Since taking our first breath of their oxygen, humans have had a longstanding and crucial relationship with trees. As our very earliest technology, wood provided the fuel, shelter, and transportation that led to our propagation across the globe. Yet still we endlessly push nature aside, surrounding ourselves more and more in a world of our own creation. Humans stepped foot on the moon a good twenty years before we climbed our way into the rainforest canopies. Owing to the blinders of our technology, we’ve lost sight of the fact that we, too, are part of the natural world.

looking up through trees
aspen trees

What Does Humanity Look Like From a Tree's Perspective?

The oldest living tree is 4000 years old, while the oldest living person is 120. What would the relationship between the species look like if we slowed down and inhabited an alternate viewpoint? Is it a healthy symbiotic relationship based on reciprocity? Are we humans giving back as much as we take? 

A limited series

Let’s look at things with new eyes. By borrowing the wisdom of people who’ve shunned the distractions and comforts of glowing screens and prepackaged viewpoints, we can gain valuable, unforgettable insights.

Each episode in THE FOREST AND THE TREES features experts and characters with whom we can inquire, relate and connect. Their curiosity and passion illuminates long-held assumptions and enigmas about our relationship with the natural world.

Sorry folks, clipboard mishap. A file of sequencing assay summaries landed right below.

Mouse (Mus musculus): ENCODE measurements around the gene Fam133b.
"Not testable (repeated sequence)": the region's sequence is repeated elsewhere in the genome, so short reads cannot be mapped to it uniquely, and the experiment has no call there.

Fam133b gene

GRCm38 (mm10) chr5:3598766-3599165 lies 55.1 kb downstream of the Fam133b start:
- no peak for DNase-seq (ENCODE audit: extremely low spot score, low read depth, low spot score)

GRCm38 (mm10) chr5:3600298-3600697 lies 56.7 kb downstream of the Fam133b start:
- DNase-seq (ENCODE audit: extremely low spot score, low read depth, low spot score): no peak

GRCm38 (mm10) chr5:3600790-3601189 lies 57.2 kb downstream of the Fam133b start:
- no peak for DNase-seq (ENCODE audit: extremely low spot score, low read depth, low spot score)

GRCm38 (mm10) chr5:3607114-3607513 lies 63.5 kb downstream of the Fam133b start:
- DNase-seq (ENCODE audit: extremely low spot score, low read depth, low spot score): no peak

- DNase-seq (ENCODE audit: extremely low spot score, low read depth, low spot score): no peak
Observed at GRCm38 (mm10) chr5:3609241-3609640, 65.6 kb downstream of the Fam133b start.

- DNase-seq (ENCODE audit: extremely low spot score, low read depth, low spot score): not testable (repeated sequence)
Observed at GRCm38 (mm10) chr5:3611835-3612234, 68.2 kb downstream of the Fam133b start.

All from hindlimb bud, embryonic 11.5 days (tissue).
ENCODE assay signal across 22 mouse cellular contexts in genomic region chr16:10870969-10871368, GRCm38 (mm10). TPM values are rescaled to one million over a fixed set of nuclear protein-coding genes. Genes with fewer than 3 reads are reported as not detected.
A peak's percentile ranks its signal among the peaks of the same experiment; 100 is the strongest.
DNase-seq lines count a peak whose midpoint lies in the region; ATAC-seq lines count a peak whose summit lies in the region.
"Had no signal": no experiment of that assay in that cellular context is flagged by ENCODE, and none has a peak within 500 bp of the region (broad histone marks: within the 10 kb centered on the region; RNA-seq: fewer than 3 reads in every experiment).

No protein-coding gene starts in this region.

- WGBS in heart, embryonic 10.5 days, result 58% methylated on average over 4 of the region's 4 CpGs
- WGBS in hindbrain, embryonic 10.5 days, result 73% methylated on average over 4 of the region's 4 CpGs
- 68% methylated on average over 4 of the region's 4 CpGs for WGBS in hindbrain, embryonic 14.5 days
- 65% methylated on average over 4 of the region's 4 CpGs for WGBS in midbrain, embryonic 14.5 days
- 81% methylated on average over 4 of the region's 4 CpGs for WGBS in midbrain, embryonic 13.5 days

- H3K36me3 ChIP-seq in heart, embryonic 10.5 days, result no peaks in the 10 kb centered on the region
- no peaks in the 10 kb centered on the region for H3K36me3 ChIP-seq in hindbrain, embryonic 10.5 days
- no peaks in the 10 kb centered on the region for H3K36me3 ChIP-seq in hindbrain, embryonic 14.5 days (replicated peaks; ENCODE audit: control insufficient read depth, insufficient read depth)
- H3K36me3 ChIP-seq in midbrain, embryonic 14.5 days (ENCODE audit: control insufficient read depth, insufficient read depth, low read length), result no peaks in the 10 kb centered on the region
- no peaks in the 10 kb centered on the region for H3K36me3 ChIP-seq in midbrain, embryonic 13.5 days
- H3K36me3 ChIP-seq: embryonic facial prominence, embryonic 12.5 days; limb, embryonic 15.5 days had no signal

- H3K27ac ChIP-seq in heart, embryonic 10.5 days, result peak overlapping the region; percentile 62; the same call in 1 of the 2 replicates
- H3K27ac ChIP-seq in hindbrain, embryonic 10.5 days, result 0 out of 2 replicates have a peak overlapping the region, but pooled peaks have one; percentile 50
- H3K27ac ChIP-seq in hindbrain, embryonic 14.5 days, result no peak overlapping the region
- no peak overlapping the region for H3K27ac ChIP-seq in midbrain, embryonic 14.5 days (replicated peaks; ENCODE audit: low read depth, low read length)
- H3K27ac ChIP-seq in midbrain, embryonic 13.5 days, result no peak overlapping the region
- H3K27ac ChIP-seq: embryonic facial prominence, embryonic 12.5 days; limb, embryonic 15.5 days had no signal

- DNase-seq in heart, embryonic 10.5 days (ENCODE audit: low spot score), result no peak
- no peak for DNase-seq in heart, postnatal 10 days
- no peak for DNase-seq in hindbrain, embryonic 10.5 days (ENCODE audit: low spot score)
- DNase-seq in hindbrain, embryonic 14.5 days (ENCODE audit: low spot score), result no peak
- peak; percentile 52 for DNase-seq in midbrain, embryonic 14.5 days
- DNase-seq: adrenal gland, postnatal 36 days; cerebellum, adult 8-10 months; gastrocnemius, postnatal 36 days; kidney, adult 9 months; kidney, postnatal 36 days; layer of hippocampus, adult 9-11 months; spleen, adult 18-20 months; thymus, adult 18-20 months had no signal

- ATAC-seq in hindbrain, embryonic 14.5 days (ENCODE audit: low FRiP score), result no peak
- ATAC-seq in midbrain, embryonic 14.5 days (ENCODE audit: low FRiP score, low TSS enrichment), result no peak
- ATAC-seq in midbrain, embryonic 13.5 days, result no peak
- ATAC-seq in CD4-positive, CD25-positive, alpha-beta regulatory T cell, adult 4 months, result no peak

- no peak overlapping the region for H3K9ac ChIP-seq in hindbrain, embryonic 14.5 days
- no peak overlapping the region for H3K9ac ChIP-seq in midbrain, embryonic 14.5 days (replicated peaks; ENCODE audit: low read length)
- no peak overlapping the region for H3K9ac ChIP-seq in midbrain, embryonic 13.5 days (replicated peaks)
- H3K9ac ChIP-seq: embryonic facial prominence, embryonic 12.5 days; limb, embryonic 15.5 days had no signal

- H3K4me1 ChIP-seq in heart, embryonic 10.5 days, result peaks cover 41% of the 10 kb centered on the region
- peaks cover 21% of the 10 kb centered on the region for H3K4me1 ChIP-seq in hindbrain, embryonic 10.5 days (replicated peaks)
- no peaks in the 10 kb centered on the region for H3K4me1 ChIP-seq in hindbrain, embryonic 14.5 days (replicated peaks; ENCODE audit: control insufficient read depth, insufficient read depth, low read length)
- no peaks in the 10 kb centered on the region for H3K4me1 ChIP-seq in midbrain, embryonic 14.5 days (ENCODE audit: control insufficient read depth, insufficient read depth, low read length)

Combining breathtaking cinematography, inspired by iconic masterful films like Our Planet and Samsara with authentic human characters whose curiosity and passion pull in audiences the way shows like The Abstract, Tails By Light and Dogs do so well. The Forest & The Trees is a limited docuseries that fits on the streaming spectrum between categories like Nature & Ecology and Social & Cultural.

Keeping in line with each episode's theme, a celebrity narrator and intriguing filmmaking open up our minds and dazzle the eyes while our expert characters weave a narrative arch keeping our audience engaged from episode to episode. Taking time between encounters with our characters, our narrator brings us back to the science and social commentary allowing the edits to meditate on mesmerizing visual depictions of the mysteries and lessons contained in forests across the globe.

man painting in woods
older man's face


Weaving a narrative tapestry from Different ways of knowing
How do you know what you know? And what happens when something shifts from what you previously just believed?

Thanks to colonization, we accept academic Western science as the authority on truth. An undergrad reads a textbook made of paper and knows how to turn maple sap into maple syrup. Yet an Amish child also knows how to turn maple sap into syrup – not because of a book, but through life experiences based on a culture with a direct connection to nature. 

Many nature documentaries predictably turn to the “expert,” the esteemed authority who will invariably sit down in a chair on a film set and hold forth with excerpts from their latest academic paper. In this series, though, we’re taking audiences out of the studio – and into the canopy. We will walk and climb alongside seekers and researchers as we follow a dizzyingly diverse range of practitioners – each with their own intimate understanding of trees and forests.